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FEBRUARY 7, 2000 VOL. 155 NO. 5

'He's Not Just a Mouse, He's Also Stuart'
American director Rob Minkoff met with TIME reporter Stephen Short in Hong Kong Jan. 24 about adapting the children's classic Stuart Little for the big screen.


Columbia Tristar
Director Rob Minkoff on the set of Stuart Little.

TIME: You co-directed The Lion King, right? Don't you ever want to do something a little more sinister, more dangerous. An animated Psycho III?
Minkoff: You know, I'm thinking about something like that right now. How animation can cross over into the purely adult realm, but then, there's some sinister undertones in this movie too.

TIME: How's that?
Minkoff: Well, you've got the sense of alienation and adoption. Stuart's a mouse, let's face it, and he's living with a real family. At the same time they've got a cat that feels ostracized from the family for their adopting Stuart. And in the whole movie, none of the cats speaks to a human. Stuart's the exception that way. I mean, that makes for a lot of anger in the cat.

TIME: Yeah, but the cat's not exactly a mad ax murderer.
Minkoff: No. But then he and his mates have the potential to be.

 
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TIME: Maybe. I guess then we're into the adult realm. Was this project greeted with a lot of sniggering by those who got involved? Particularly Michael J. Fox, who does the voice for Stuart, and British actor Hugh Laurie?
Minkoff:
At first, yes. I remember Michael a couple of times trying to say lines when Hugh Laurie would be talking to his hand pretending Stuart was on it, and he'd just break off and say, "No way. I can't do this. It's just ridiculous."

TIME: You must have worried about credibility--getting people to take seriously the idea of a Manhattan family adopting a mouse without anyone questioning such a crazy premise.
Minkoff:
You're right. That was a big battle. Creating Stuart alone was the most difficult part. Everyone early on just looked at him and said, "You're trying to tell me a New York family adopts a rat," and I'd say, "Stuart's not a rat, he a mouse. There's a difference."

TIME: You must have felt like Stuart's adoptive father. Minkoff: That's exactly what I was. And you know, we had to create this strange world in which none of the characters questions the idea of the film. I mean, nobody's acting normal, nobody's acting like they would in everyday life and Stuart's happily talking to a cat in the house. This ain't your normal setup.

TIME: Why Michael J. Fox for the voice of Stuart?
Minkoff:
He fits Stuart's can-do personality--very positive, very sincere, very winning and yet with an edge.

TIME: Where's the edge in Stuart exactly?
Minkoff:
You know Hugh Laurie said there was something Brando-ish about him, that he was just aware of his image and told all the other actors to stay out of his light.

TIME: Yeah, well that's Hugh Laurie for you. But this is a mouse we're talking about.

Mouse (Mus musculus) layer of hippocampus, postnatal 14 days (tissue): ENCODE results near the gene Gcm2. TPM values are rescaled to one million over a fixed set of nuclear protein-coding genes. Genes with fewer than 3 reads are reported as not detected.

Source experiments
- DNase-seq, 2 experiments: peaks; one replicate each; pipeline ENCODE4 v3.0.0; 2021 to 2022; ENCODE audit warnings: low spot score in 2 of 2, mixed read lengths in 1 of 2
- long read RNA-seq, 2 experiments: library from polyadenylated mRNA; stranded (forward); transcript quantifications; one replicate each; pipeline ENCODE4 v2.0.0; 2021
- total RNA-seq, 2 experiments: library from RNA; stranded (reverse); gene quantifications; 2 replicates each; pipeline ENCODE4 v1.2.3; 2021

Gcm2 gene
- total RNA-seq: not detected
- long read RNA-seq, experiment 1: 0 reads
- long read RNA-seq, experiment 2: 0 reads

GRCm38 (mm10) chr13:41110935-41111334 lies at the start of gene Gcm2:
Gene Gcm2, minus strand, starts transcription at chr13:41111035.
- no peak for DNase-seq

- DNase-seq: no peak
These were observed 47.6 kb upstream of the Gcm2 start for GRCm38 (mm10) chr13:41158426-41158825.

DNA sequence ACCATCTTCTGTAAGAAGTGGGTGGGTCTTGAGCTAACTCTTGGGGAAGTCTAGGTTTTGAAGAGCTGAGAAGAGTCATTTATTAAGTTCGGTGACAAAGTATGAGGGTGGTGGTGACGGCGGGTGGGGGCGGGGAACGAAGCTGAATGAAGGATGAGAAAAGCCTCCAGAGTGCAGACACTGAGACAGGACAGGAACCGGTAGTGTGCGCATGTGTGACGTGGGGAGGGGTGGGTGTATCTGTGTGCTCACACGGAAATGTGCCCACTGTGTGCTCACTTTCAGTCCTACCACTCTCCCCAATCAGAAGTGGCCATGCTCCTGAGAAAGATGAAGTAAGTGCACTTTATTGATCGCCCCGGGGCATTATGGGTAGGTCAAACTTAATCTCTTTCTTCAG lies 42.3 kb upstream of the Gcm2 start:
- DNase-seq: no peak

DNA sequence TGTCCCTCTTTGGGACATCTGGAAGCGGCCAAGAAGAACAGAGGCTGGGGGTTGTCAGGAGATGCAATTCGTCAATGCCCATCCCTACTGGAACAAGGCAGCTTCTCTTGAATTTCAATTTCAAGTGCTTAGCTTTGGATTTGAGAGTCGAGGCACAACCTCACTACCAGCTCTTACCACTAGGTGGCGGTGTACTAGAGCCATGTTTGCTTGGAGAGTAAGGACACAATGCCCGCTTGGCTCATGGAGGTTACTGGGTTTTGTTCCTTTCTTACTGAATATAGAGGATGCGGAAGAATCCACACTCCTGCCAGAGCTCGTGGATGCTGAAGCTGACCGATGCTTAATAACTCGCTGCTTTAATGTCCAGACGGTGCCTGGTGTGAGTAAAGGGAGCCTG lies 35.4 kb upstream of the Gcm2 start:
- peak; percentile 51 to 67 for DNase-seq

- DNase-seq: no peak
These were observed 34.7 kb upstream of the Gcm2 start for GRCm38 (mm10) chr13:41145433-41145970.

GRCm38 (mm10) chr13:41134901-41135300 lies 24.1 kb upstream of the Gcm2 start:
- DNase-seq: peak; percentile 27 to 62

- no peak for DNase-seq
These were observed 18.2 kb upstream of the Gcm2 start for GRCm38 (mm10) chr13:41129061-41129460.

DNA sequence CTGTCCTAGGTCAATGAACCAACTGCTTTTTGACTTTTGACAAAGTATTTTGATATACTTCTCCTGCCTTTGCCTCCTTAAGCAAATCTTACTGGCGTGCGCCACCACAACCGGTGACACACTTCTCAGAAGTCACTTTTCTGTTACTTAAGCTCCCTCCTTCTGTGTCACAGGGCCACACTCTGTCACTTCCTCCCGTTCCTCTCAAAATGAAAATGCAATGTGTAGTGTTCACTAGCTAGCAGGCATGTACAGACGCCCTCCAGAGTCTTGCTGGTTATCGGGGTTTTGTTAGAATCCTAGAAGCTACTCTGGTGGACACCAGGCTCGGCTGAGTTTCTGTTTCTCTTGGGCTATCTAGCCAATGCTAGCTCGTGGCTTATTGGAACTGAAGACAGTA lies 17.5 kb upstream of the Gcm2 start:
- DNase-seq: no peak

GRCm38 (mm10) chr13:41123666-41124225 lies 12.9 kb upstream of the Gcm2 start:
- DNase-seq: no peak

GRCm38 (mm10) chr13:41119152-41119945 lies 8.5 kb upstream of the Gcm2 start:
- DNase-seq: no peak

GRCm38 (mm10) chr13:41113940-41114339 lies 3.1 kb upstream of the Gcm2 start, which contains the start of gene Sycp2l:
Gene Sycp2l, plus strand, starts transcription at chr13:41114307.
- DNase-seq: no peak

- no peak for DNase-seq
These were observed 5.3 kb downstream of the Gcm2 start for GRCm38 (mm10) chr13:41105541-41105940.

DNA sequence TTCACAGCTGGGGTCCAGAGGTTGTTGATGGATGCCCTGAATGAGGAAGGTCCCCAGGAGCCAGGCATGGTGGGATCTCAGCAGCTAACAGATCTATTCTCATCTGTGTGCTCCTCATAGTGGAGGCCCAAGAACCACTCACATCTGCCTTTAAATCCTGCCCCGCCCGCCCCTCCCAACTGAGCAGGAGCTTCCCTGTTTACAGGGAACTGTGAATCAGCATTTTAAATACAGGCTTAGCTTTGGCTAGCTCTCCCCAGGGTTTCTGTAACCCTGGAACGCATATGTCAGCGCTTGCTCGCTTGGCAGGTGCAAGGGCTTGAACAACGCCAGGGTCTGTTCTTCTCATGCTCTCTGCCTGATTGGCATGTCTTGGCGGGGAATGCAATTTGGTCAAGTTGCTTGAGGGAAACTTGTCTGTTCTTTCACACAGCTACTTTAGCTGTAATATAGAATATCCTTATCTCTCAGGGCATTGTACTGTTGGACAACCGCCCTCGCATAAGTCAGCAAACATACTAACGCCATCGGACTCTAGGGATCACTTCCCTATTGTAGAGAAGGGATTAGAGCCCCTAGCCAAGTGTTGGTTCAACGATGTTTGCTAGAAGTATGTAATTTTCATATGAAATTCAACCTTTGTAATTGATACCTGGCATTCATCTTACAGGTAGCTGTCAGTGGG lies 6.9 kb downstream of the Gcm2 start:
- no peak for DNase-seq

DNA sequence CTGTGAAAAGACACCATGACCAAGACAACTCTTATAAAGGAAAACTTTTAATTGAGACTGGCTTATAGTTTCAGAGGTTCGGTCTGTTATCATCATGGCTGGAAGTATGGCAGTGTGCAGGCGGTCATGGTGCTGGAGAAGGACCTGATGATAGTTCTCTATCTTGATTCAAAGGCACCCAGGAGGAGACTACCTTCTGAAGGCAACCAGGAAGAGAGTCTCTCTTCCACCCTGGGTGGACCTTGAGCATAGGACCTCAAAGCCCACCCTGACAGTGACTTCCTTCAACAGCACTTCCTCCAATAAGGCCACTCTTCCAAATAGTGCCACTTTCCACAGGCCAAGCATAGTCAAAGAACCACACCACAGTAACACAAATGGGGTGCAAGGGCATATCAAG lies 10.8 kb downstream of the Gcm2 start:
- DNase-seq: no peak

Minkoff:
Yeah, but he's not just a mouse, he's also Stuart.

TIME: You haven't fallen in love with Stuart have you?
Minkoff:
I think a lot of us have.

TIME: Wasn't there a huge temptation to throw cheese jokes into the movie? Particularly working with Hugh Laurie since he's a Python type if ever there was one. How many good lines did he come out with that you had to drop?
Minkoff:
It's funny you say that. There's one scene where Stuart accidentally gets thrown into the washing machine with a pile of clothes and then develops a fever as a result. When they put him in bed and Geena Davis was talking to Hugh Laurie about what they should do to make him feel better, Hugh improvised the line: "Perhaps as a gift we could give him a box of assorted French cheeses." Geena just looked at him in disgust and said: "That's so lame Hugh, I'm not even gonna dignify that with a response." Hugh was doing stuff like that all the time.

TIME: Might be lame, but it's damn funny.
Minkoff:
Yeah, in the context of the movie, it's one of the funnier lame lines I've ever heard.

TIME: Was there any one scene that got axed in pre-screening which you regret like mad?
Minkoff:
There's one scene after the party they hold for Stuart and the Little's son played by Jonathan Lipnicki, where Geena and Hugh were in the kitchen and Hugh's looking lost in thought and is making a sort of erm.... noise. It goes like this: Hugh: "I was just wondering...er...." Geena: "What is it? Wasn't it a good party?" Hugh: "Erm...no, not that, I was just wondering if there's any more cake left in the fridge." Geena: "Well, I don't know, maybe we should ask Stuart?" Hugh: "What, whether it was a good party or not?" Geena: "No, whether there's any more cake in the fridge." Hugh: "But what about the party?" Geena: "For God's sake, we're becoming strangers, I feel like I don't even know you anymore." I loved the idea of that. It's quietly funny and also emphasized the separate loneliness that both the humans and animals feel as a result of Stuart coming to the house. There was another scene I really liked. When Stuart goes missing and the family advertises for him, we had a scene where the potential Stuarts all turn up in a police station to be identified. That was kind of cute, having 10 separate speaking mice all with different personalities, but that got dropped too.

TIME: That's excellent. A variation on the usual suspects--the usual rodents.
Minkoff:
Yeah, I kind of liked it. But hey, that's the movies for you.

(Stuart Little has opened in Singapore, Malaysia and South Korea. It opens in Taiwan Feb. 5, the Philippines Feb. 9, Indonesia March 10, Thailand March 17, Hong Kong April 20, India April 28 and Japan July 31. These release dates are subject to change without notice.)



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